Hugo Boss £1.2 million fine a timely reminder of health & safety penalties

October 2015

Live events sector


Designer clothing company Hugo Boss has been fined £1.2m after the death of a young boy who was crushed by a mirror at its Bicester Village store. Austen Harrison, four, suffered fatal head injuries at the Oxfordshire outlet store in June 2013.
Austen, from Crawley, West Sussex, had been playing with the steel-framed fitting-room mirror, described as being balanced upright like a “domino piece”, when it toppled on to him while his father tried on a suit. The ‘pop up’ store had been quickly converted from its previous user to house the Hugo Boss outlet. Monthly health and safety checks were not undertaken.
Oxford Crown Court heard the 2,1 metre high 19 stone mirror had “negligently been left free-standing without any fixings”. An inquest at Oxford Coroners’s Court had earlier found that the mirror should have been fixed to a reinforced wall.  The Company had previously admitted offences under the Health & Safety at Work Act 1974 and the Management of Health and Safety at Work Regulations 1999. Judge Peter Ross said  “it would have been obvious to the untrained eye” that the mirror posed a risk, and that “it was nothing short of a miracle” that the mirror had not fallen before.  Hugo Boss acknowledged that “Austen’s death was wholly avoidable”. Coroner Darren Salter  had earlier described the incident as “an accident waiting to happen”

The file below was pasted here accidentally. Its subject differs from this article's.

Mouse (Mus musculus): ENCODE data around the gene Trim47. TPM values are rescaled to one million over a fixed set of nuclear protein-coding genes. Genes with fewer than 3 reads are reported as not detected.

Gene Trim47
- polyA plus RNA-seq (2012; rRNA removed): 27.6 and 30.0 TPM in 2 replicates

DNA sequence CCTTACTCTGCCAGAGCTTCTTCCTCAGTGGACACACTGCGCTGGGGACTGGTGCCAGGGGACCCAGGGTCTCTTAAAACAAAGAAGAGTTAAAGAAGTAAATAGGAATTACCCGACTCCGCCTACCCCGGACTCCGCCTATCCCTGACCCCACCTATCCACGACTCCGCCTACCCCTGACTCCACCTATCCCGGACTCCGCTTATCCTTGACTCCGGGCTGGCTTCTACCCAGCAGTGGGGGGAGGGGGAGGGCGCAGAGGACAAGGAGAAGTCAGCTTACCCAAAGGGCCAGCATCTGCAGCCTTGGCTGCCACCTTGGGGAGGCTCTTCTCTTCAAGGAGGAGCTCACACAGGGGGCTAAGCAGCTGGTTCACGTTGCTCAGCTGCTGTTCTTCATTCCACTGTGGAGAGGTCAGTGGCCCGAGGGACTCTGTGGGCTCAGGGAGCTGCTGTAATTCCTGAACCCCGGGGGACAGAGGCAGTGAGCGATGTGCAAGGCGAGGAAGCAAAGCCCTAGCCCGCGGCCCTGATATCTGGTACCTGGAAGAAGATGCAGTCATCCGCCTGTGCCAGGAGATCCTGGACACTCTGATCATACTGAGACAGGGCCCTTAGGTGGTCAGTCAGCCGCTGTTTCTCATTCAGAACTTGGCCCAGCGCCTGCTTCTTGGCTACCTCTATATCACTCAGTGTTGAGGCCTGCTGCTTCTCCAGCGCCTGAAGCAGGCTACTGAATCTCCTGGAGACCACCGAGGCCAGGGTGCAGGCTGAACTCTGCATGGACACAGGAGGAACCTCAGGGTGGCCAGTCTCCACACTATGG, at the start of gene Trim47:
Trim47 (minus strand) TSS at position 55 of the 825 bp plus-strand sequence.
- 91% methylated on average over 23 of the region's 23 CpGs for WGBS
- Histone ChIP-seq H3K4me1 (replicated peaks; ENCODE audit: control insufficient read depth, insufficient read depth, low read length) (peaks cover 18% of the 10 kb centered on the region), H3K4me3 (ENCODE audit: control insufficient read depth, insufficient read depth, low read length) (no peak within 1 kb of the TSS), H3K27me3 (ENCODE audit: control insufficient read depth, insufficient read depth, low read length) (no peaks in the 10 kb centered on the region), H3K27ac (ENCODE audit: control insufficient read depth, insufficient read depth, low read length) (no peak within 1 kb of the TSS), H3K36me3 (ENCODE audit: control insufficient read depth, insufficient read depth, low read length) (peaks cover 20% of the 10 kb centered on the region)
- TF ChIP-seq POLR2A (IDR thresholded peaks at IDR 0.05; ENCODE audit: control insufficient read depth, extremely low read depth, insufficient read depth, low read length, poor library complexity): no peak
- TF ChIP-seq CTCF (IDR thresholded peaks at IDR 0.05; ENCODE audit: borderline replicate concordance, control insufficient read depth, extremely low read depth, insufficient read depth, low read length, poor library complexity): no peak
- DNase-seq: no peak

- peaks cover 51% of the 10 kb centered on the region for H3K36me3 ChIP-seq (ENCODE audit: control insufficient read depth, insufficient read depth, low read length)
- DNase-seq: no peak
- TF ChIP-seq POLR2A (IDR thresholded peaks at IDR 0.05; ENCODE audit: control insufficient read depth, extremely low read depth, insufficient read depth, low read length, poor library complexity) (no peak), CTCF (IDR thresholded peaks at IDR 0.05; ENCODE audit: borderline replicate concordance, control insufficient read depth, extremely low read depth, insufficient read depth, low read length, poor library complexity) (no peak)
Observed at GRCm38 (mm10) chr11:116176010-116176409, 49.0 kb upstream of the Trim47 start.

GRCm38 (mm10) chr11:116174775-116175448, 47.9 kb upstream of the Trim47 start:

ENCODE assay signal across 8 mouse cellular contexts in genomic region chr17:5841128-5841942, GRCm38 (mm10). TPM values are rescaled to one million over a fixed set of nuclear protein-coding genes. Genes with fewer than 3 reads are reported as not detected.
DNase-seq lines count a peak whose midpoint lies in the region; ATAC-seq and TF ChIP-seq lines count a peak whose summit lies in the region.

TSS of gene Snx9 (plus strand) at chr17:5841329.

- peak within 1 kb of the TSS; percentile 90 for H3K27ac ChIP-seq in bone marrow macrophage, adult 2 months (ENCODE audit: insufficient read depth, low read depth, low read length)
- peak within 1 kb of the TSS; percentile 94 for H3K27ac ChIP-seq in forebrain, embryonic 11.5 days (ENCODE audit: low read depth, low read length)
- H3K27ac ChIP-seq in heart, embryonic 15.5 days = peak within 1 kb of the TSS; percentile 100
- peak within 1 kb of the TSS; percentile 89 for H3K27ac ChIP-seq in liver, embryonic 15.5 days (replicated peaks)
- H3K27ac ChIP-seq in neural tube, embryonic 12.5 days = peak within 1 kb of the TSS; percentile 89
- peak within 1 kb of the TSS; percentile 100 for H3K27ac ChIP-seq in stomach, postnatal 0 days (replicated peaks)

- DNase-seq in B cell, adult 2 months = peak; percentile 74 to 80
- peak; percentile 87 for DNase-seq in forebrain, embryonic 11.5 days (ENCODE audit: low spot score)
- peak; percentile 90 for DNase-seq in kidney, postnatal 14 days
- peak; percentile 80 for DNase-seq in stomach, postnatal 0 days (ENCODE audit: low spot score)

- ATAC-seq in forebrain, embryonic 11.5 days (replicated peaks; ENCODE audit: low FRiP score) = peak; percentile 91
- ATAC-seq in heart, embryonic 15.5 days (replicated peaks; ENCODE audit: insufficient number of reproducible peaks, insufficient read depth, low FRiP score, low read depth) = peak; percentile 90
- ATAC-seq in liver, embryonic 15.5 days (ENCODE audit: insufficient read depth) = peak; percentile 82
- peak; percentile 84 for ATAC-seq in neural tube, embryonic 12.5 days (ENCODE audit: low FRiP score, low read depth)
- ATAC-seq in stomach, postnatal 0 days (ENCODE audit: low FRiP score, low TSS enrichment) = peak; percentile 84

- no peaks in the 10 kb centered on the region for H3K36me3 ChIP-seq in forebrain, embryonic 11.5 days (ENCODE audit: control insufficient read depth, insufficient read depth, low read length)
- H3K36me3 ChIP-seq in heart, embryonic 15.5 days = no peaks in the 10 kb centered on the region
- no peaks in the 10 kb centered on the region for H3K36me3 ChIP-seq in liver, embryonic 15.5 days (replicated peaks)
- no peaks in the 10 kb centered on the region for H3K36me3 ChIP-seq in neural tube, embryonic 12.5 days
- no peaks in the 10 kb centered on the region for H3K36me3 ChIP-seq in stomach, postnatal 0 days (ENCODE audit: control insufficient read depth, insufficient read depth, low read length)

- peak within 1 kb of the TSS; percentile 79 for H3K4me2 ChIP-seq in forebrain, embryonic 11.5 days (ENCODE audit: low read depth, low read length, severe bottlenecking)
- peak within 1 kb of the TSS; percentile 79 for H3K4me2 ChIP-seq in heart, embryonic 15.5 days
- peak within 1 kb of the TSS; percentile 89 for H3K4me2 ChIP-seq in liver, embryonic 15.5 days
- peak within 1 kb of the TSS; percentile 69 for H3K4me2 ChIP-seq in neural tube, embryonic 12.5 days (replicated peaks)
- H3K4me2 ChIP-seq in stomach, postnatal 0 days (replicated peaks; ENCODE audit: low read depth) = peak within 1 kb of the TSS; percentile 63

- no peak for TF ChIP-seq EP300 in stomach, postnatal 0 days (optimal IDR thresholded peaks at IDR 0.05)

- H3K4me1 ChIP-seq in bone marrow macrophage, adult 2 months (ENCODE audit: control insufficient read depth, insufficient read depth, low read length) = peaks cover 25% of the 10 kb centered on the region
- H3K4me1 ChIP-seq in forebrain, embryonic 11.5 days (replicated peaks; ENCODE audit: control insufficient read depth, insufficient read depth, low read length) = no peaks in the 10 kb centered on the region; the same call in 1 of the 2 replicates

Councillor Tony Ilott of Cherwell District Council, which mounted the prosecution, described the death as “an incredibly tragic situation”. He told the BBC: “All companies have a legal responsibility to staff and customers to ensure every relevant health and safety requirement is met to the necessary standards. It is not optional, nor is it negotiable.
The family of 16 year ol apprentice carpenter, Alfie Perrin, who fell to his death  from unguarded scaffolding said they could ‘finlly grieve in peace’ after the firm he worked for, Roof Top Rooms, was fined £325,000 with £15,000 costs  His boss Andrew Voy, 35, was charged with manslaughter through negligence after telling Mr Perrin to throw bags of rubbish from the top of the scaffolding into a skip in the street below without a harness, chute or pulley system – a unsafe system known as “rubbish bombing”. He was cleared of those charges at a separate hearing at Snaresbrook Crown Court. At the later trial, Roof Top Rooms pleaded guilty to failure to discharge a duty imposed by the Health and Safety at Work Act. Judge Martyn Zeidman criticised the loft conversion company saying “if the rules had been followed Alfie Perrin would not have been killed” and that the site was “an accident waiting to happen”. The judge said Alfie’s death has led to safety procedures being put in place that will protect other young people.

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